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Business Centres Still A Centre Of Business Says BCA

28 July 2017 | Updated 01 January 1970

New research published by the Business Centre Association (BCA) in collaboration with CBRE has found that the business centre sector in London and across the UK continued to thrive in 2015 and 2016 despite initial fears about the impact of Brexit and its effect on the economy in the capital.

The findings come from 'The UK Business Centre Market' report which surveyed 580 business centres, representing 23% of the sector across the country, to assess the current state of the market. Overall, the report found the UK wide business sector is now home to 93,000 individual small businesses which employ over 480,000 people, supporting around £18 billion of GDP.

The research is published amidst a flurry of recent acquisitions and new entrants coming into the market place. In June 2017 alone, it has been announced that Blackstone have acquired a majority stake in BCA member, The Office Group, whilst Carlyle Group have made three acquisitions to boost its “Uncommon” flexible workspace venture. British Land have also launched Storey, a new flexible workspace concept.


This recent activity is predictable in light of the publication of the report which found that in London in 2016:

Occupancy levels in business centres in London have remained resilient at 80% which is the highest in the country. In Inner London, the figure increased to 84%, despite increased competition in the market place.

Serviced and managed office space dominates the business centre sector in London, with 93% of space falling into one of these categories.

The average amount of space taken by a business in London business centres is the lowest in the country. In London’s West End market, a business takes on average around 101 sq ft of space compared to the national average of 420 sq ft per business.

In London, 90% of businesses operating out of business centres have 5 employees or fewer. The majority of these businesses operate within the business services, finance and insurance sectors.


At the UK-wide level, the report found:

  • Turnover in the sector increased by 13% and the number of workers in business centres has increased by 11% in 2016 compared with 2015.
  • The amount of space taken per worker in a business centre has fallen by 8% year-on-year between 2013 and 2016.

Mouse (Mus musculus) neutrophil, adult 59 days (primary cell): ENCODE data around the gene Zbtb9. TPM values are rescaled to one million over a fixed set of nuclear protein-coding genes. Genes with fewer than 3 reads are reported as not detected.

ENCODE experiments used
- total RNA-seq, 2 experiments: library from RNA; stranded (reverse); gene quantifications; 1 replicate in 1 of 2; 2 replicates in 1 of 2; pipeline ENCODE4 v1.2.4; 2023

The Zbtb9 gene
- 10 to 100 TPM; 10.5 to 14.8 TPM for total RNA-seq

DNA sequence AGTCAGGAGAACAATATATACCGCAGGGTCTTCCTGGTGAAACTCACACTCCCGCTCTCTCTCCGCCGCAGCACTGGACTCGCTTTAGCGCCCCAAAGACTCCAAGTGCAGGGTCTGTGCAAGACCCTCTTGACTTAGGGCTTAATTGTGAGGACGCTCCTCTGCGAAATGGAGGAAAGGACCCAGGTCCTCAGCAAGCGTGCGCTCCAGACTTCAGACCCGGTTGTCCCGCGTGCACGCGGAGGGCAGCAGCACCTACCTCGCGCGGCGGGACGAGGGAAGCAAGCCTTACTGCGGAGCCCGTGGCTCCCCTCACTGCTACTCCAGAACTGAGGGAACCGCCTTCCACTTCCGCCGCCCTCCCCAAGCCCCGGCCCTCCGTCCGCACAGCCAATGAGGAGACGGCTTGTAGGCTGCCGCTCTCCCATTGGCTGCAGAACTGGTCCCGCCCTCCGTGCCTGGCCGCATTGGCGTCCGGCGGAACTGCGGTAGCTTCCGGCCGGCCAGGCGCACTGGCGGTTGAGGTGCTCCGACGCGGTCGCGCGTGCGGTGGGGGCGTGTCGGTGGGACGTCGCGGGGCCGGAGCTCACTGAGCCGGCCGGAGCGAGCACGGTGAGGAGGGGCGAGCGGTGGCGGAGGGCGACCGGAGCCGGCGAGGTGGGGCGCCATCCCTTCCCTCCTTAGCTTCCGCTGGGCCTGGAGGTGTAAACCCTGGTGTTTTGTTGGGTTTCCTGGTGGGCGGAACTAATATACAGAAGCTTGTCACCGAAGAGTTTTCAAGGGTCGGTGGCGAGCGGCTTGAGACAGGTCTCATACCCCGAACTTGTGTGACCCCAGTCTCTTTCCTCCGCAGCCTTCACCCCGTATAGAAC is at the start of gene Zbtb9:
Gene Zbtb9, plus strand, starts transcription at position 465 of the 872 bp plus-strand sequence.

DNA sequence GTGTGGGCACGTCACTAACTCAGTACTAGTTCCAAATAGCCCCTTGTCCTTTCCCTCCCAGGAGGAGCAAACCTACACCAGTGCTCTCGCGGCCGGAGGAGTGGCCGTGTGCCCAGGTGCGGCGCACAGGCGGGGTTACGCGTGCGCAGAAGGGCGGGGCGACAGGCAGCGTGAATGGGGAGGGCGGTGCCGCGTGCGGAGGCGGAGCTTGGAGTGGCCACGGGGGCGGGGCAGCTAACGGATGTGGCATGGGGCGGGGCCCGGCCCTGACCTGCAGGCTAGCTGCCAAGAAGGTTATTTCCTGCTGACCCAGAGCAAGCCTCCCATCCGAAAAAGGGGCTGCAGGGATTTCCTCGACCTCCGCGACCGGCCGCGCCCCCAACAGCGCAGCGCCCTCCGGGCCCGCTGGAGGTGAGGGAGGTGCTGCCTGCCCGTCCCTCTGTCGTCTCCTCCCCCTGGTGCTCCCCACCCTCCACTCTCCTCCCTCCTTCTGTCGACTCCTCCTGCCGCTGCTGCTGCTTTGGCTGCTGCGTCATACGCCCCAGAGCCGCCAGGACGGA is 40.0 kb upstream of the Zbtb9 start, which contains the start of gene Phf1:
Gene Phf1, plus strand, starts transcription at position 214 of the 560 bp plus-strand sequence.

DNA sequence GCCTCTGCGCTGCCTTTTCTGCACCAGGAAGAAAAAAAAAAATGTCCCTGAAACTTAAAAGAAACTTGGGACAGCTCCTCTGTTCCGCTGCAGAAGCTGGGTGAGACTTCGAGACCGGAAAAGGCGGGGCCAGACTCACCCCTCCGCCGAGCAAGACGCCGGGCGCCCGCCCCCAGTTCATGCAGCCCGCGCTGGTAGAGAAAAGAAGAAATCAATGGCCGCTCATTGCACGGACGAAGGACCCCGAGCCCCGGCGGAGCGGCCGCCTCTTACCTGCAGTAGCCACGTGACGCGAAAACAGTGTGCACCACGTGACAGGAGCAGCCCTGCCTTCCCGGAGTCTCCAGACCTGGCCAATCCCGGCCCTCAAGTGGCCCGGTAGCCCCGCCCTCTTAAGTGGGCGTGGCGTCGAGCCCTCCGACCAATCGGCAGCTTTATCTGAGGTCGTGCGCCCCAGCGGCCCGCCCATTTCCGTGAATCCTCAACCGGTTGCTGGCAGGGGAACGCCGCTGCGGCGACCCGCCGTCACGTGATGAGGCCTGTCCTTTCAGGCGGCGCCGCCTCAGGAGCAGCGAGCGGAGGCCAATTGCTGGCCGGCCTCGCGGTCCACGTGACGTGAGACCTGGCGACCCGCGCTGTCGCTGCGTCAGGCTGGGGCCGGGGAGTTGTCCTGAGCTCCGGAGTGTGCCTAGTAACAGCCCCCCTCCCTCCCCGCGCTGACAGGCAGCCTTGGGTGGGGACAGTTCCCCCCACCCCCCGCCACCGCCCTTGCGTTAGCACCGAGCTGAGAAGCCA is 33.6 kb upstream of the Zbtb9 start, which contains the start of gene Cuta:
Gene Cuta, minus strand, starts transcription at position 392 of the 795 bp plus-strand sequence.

• 74% of businesses in business centres have 5 employees or fewer.
  • 39% of businesses stay in business centres for more than three years, up from 14% in 2013, providing further evidence that the sector is seen as a long-term option for those seeking flexible workspace for their business.
  • This increase in competition comes amidst wider economic concerns around Brexit. As part of the report, 38% of operators sampled said Brexit had a slightly negative impact on their business, 34% of operators sampled said it had no impact and 20% said it had a positive impact. Whilst it was felt there was an initial pause in activity after Brexit, demand for space has recovered.

Speaking on the impact of the EU referendum on the sector, the Chair of the BCA and Director of Sales at Bruntwood, Andrew Butterworth, said: “After the referendum, almost immediately enquiry levels and demand levels fell…but they have come back and are now tracking long term averages. Business confidence started to return and people decided they needed to get on with running their businesses. As recent investment and acquisitions in the sector demonstrate, the prospects for the future of the sector are extremely positive.”

The continuing success of the sector within the commercial market is also evidenced by the growth in competition over the two years, as high levels of demand from customers drives fleet of foot operator innovation, and creates clearer and more distinctive customer offers and facilities.

Commenting on the findings presented within the report, the Executive Director of the BCA, Jennifer Brooke, said: “Our sector continues to push to the front of the commercial sector, with operators able to respond to customers and technology in a way which the traditional office market cannot. Whilst 2016 was a year of some uncertainty for many in our sector, this survey shows that the sector continued to grow and thrive amidst the instability created by political events. And, of course, Brexit has not and could not have stopped the pace of technological innovation or stemmed the ever-increasing aspirations of customers for higher quality space and more responsive service from our members. The sector looks set to respond positively to what is likely to be a challenging few years to come.

In London, occupancy rates have remained resilient despite the increase in the competition within the sector and the shrinking levels of space each business requires for their operation. The report shows operators and their customers continue to have the confidence to invest and grow.”

Miles Gibson, Head of UK Research at CBRE said: "Our annual survey of flexible space providers confirms that the workplace is now changing very rapidly. Business centres are turning the very idea of the office upside down, and their model is proving very attractive, with growth in customers averaging 28% each year between 2013 and 2016. The customer expectations created by flexible space providers present both challenges and opportunities for landlords more used to dealing with long term leases and conventional fit-outs.

Picture: Miles Gibson, Head of UK Research at CBRE

Article written by Brian Shillibeer | Published 28 July 2017


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